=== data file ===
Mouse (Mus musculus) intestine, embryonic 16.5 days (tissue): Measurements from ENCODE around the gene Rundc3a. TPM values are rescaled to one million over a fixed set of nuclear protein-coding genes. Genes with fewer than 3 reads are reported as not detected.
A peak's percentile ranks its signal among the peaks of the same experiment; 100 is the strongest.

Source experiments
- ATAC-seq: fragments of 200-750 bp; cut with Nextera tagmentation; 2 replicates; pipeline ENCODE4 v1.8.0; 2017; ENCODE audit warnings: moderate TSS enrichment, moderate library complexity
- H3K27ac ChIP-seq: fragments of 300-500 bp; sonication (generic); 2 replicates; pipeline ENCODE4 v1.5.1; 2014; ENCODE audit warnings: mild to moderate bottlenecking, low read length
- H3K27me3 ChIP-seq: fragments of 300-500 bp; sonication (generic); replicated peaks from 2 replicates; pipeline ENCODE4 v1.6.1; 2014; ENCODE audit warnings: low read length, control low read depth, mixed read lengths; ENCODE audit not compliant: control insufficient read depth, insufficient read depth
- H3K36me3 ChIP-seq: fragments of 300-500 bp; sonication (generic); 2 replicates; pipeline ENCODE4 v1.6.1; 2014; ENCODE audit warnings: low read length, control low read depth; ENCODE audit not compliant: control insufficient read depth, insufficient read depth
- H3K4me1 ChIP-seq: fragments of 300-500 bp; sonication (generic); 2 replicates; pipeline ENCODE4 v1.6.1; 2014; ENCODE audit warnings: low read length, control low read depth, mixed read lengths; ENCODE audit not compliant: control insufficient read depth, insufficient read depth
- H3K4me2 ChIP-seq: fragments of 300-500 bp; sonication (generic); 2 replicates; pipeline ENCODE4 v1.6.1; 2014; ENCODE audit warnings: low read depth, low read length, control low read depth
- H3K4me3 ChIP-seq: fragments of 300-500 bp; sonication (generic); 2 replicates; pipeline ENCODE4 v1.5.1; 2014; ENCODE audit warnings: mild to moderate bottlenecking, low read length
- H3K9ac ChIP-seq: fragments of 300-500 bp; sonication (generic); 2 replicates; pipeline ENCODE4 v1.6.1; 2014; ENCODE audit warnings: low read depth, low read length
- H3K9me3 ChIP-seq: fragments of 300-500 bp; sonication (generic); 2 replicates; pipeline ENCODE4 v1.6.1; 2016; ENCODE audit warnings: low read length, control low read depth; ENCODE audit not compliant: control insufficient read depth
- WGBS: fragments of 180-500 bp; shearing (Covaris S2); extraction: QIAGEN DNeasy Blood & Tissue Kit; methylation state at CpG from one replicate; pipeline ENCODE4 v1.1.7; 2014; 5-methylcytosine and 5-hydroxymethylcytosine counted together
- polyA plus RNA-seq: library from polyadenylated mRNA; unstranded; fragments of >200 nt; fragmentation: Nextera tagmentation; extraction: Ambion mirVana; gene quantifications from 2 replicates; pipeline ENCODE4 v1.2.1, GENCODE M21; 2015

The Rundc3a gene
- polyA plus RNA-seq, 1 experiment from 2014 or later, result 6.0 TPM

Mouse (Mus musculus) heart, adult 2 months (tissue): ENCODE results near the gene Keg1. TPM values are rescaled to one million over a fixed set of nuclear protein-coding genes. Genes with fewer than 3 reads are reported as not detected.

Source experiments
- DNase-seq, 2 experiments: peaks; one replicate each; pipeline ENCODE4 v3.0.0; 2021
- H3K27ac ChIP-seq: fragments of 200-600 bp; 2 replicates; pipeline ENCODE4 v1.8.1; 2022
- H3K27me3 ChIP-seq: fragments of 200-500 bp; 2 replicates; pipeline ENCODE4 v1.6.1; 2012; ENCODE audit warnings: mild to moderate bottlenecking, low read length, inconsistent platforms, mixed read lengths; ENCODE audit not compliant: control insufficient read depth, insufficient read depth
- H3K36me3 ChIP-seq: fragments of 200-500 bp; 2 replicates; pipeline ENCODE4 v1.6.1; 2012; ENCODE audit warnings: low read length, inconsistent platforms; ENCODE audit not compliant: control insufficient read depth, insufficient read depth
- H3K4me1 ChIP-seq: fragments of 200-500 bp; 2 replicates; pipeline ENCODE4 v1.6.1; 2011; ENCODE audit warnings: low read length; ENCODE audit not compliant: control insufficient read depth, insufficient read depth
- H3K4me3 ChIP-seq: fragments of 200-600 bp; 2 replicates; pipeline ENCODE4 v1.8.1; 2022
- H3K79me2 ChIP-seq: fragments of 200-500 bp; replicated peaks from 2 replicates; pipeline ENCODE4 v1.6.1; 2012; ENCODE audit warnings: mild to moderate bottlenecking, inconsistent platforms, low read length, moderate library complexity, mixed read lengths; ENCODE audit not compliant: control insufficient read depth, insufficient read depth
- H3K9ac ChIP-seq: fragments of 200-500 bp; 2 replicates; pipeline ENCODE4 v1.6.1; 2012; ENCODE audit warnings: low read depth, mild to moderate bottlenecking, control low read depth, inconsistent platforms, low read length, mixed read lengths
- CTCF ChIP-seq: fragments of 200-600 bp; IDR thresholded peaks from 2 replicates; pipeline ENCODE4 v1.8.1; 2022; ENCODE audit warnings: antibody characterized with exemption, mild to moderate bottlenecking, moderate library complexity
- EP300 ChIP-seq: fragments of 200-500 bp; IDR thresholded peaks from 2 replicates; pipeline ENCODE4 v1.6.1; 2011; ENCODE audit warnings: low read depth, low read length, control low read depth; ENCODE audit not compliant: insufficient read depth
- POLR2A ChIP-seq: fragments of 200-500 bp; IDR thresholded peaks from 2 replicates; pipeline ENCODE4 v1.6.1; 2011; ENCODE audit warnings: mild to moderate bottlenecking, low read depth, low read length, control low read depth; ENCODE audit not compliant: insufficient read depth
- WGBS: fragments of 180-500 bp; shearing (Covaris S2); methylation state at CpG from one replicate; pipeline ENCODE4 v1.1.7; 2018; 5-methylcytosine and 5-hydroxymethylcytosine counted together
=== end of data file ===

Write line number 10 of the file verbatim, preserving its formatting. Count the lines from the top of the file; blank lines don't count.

- H3K4me3 ChIP-seq: fragments of 300-500 bp; sonication (generic); 2 replicates; pipeline ENCODE4 v1.5.1; 2014; ENCODE audit warnings: mild to moderate bottlenecking, low read length